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Tuesday, 1 May 2012

Holism and the priority of the part

In my Chocoleibniz course today (Leibniz cum Tarde, Whitehead and Deleuze´s Pli) we covered the way Tarde turns Leibniz´s monadology inside out. Each monad has a world inside it, but a different one, a projected world. And they express themselves in bits of the world through contact with other monads - monads themselves are open, independent and autonomous units of beliefs and desire and act as relata of external relations. Tarde is a militant reducionist and pluralist while his atoms, like in any monadologism, are infinitesimals and capable of a perspective on things. In his monadologism, most things are not known a priori and most statements are synthetic - events are open to alliances and products of social interaction and not following from any pre-established harmony. And yet, each monad contributes to the state of the world in the sense that without it the configuration of the alliances (and of the social orders) would be different. It makes a difference because it exists and it makes a difference in the world once pieces are all interconnected.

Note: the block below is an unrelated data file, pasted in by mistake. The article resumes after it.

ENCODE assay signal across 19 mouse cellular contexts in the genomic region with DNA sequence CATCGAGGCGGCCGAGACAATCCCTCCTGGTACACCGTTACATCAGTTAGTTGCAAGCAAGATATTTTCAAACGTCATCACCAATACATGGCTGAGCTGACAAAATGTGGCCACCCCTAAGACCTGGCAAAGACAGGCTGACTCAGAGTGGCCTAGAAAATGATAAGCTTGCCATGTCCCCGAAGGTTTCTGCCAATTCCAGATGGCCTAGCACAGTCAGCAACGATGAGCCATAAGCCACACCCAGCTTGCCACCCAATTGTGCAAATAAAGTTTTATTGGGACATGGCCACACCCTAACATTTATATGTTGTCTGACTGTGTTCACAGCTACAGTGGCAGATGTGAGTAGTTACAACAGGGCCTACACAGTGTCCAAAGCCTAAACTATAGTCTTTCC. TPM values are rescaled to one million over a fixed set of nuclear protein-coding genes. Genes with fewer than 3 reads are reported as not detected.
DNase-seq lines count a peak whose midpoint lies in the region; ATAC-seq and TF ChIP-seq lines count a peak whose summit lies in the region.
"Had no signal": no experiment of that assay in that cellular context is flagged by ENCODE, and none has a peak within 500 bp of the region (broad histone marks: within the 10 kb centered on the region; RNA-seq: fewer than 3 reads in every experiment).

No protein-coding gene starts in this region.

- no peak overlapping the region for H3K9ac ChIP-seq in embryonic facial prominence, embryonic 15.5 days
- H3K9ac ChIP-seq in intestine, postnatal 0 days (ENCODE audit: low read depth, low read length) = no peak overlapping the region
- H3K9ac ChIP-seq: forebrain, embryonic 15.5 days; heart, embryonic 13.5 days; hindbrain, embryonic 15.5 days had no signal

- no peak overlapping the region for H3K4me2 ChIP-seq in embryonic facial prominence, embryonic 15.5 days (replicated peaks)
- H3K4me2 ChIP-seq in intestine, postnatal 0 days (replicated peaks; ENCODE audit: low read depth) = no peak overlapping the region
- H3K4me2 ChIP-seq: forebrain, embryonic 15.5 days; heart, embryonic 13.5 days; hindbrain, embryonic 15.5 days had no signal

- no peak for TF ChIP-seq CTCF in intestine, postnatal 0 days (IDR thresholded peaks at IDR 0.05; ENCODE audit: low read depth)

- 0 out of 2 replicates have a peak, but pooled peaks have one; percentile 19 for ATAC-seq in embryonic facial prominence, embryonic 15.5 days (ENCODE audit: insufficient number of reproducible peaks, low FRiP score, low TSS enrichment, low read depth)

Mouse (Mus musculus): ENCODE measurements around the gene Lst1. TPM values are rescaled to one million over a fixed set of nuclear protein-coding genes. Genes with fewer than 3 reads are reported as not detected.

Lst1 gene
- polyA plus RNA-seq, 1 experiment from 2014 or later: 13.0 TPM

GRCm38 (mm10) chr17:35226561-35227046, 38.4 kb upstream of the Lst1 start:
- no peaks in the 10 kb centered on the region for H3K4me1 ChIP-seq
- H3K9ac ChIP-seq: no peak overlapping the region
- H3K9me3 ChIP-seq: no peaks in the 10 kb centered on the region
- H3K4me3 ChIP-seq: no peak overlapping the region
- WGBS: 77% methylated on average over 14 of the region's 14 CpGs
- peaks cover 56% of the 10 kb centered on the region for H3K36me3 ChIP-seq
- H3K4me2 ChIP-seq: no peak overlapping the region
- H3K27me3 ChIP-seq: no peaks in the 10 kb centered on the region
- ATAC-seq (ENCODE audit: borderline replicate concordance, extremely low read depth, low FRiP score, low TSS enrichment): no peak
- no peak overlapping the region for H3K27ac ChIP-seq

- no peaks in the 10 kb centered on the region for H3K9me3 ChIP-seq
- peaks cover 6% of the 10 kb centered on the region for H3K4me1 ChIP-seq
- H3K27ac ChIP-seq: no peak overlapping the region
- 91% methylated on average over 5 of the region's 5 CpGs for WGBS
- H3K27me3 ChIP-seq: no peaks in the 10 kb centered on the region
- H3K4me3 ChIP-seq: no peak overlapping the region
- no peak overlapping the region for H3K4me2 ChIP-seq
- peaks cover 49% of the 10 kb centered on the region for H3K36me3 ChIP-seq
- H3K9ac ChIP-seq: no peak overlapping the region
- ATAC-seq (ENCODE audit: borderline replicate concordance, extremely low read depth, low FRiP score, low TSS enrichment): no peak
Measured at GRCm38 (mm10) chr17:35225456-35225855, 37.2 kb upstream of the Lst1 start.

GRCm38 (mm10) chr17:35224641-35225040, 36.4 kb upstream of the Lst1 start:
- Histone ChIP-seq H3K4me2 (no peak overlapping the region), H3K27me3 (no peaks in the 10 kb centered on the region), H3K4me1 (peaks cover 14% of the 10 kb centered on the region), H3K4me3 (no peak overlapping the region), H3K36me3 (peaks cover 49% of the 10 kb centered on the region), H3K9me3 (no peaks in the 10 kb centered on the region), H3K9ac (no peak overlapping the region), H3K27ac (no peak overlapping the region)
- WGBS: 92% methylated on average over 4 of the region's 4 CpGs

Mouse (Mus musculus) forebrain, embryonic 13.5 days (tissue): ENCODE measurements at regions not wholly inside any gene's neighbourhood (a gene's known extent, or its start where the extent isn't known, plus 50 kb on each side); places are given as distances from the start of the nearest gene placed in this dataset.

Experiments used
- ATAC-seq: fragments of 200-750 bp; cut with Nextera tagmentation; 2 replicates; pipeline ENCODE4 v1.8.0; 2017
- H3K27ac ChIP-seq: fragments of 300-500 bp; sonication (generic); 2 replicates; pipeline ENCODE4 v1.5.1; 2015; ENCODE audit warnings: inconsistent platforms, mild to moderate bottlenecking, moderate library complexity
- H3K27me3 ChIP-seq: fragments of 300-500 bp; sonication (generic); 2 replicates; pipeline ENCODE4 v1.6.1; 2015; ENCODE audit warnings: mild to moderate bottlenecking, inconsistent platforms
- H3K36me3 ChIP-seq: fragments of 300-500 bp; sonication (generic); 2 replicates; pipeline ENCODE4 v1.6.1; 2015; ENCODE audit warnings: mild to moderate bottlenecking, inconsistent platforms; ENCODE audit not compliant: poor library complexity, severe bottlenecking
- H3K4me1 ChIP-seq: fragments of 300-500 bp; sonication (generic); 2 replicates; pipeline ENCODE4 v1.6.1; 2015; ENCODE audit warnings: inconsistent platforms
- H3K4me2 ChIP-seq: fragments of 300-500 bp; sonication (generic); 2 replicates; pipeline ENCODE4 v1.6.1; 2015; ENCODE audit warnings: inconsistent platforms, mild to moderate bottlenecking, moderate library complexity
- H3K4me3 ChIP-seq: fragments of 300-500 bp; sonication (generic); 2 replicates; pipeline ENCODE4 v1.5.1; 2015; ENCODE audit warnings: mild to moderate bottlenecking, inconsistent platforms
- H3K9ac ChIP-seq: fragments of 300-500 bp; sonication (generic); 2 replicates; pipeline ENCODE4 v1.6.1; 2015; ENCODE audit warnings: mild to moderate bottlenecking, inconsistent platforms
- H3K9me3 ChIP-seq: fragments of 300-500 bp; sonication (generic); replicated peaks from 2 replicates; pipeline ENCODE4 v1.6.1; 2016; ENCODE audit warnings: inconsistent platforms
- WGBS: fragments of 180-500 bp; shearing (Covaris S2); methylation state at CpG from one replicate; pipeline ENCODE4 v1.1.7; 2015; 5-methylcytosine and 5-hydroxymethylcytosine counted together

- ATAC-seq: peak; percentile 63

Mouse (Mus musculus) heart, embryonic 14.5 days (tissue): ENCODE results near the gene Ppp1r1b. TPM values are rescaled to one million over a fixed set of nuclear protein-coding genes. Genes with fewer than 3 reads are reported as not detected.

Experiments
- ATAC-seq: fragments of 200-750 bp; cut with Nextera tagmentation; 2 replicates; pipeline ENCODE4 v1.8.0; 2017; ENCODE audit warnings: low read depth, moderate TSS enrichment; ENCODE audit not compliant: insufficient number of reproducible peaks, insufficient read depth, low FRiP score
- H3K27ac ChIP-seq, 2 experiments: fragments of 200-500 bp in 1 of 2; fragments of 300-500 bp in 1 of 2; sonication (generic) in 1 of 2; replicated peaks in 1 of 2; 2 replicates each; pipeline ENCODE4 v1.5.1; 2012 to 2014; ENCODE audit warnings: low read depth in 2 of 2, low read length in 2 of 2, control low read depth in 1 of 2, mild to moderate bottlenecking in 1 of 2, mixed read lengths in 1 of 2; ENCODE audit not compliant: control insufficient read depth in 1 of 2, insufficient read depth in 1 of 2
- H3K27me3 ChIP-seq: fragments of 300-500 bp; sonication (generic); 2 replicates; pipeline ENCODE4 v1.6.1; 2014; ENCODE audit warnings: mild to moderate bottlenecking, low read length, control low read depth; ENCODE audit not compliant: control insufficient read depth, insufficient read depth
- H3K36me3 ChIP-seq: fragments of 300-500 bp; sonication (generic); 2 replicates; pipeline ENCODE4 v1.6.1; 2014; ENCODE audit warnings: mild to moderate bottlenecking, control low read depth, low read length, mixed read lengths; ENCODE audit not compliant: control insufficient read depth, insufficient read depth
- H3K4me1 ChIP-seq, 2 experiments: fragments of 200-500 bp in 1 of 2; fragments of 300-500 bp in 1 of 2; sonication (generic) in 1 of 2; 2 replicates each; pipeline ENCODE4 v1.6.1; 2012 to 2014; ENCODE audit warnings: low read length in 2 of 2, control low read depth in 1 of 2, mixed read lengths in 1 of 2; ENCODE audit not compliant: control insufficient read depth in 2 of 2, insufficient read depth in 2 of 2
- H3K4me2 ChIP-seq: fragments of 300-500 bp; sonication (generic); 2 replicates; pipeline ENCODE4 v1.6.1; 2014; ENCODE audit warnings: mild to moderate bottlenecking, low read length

In Wozu Dichter Heidegger contrasts security (connected to sine cura, without care) and care. A secure environment requires no care as things are fixed, held, secured while without security things have to be reckoned with all the time. This contrast is in the kernel of process philosophy: reality is not only shaped by its sponsors but it is always deserving of care. Things are not secured - there are no self-standing necessity. In Tarde, there is an ultimate ontology to this openness: the infinitesimals, all different from each other and all having their own nature. All the rest is not secured, it is up for grabs through the politics of things. Open. The world is no puzzle, rather it is a mosaic but as no piece is equal to any other, the absence of one makes the overall picture different.

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